WePresent recently hosted a six part audio-visual experience that breaks down Murchison’s method to answer the dreaded “Tell me about yourself.” The whole process is meant to take 30 or so minutes (which isn’t nothing). You’ll also need some paper and a pen. Don’t worry, I did it first and I'll document my experience below.

Step 1: Pick a scenario

Think about when it’s been a challenge to introduce yourself. This could be an interview, conference call, dinner party – anything, really. I decided to go with a job interview. 

Step 2: Define your audience

Get specific about who your audience is. Think about their relationship to you and how many of them there may be. What do they already know about you? What do they want to know?

Ok, so at a job interview, I’m probably talking to someone 1 on 1. They are either in marketing, creative, or some sort of HR role. They’ve probably seen my resume and want to know how I work, what I’d bring to the team, and how I might help them reach their business goals.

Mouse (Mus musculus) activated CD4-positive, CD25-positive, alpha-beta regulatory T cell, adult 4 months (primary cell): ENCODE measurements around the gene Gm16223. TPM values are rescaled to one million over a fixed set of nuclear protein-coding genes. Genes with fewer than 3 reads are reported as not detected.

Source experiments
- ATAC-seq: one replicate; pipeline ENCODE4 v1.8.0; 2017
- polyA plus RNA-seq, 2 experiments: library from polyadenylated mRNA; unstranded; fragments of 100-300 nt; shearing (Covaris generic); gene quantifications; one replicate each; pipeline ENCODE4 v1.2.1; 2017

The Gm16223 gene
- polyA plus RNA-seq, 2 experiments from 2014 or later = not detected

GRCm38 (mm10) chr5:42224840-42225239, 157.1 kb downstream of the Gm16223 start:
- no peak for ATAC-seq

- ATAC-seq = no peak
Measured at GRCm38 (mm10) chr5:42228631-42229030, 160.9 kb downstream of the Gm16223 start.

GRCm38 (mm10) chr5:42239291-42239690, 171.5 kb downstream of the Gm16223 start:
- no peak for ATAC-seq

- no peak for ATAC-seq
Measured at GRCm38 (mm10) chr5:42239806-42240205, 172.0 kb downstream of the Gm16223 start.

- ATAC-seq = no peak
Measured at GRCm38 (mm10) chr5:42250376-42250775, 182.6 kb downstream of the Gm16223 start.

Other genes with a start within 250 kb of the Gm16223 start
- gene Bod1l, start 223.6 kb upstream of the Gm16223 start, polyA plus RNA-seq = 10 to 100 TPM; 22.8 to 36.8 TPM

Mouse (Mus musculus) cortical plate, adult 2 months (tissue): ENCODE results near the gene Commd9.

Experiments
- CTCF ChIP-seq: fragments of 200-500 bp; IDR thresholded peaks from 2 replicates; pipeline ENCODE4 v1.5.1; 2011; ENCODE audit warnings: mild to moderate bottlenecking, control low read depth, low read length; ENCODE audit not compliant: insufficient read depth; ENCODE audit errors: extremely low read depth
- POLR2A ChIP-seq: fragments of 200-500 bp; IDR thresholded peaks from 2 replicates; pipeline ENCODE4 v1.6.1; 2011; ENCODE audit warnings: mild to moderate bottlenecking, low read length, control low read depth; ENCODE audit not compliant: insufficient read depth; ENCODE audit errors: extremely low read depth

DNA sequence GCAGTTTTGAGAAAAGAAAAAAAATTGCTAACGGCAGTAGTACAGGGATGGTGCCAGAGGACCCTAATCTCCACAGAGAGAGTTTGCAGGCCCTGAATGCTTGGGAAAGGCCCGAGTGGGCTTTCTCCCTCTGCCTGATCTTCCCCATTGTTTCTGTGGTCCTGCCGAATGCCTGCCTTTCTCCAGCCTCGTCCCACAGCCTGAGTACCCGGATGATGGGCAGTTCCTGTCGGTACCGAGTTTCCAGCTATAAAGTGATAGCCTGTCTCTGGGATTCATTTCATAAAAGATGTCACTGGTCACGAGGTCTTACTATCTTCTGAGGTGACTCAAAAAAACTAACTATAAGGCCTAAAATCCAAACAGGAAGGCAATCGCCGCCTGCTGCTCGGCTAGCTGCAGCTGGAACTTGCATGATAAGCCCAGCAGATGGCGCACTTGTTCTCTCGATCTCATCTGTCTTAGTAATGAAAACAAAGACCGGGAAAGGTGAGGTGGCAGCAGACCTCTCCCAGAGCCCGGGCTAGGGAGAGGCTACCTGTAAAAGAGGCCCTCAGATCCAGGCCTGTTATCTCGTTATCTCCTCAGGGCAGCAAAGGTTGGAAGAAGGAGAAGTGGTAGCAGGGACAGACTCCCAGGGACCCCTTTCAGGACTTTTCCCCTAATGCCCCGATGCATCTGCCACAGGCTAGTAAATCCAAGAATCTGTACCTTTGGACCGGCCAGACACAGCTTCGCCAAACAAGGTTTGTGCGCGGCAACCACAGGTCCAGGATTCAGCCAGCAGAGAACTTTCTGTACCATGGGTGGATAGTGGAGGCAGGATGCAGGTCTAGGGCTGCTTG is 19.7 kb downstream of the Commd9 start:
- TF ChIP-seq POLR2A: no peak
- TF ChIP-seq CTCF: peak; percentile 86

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Step 3: Pick your response time and desired outcome 

How much time do you want to dedicate to your intro? You want to be clear, but you don’t want to monologue. Then, what is the emotion you want to evoke in your audience? What is the action you’d like them to take?

I think at a job interview, 1.5 to 2 minutes is probably the appropriate amount of time to respond to “Tell me about yourself.” Afterwards, I’d like my interviewer to feel relieved or like they can finally stop searching for a candidate. I’d like them to feel excited about working with me and optimistic about our partnership. I’d like them to send me a contract.

Step 4: Reframe the question 

Instead of answering “tell me about yourself,” think about the information your audience really wants to know and then create a new question in your mind that has a clearer answer.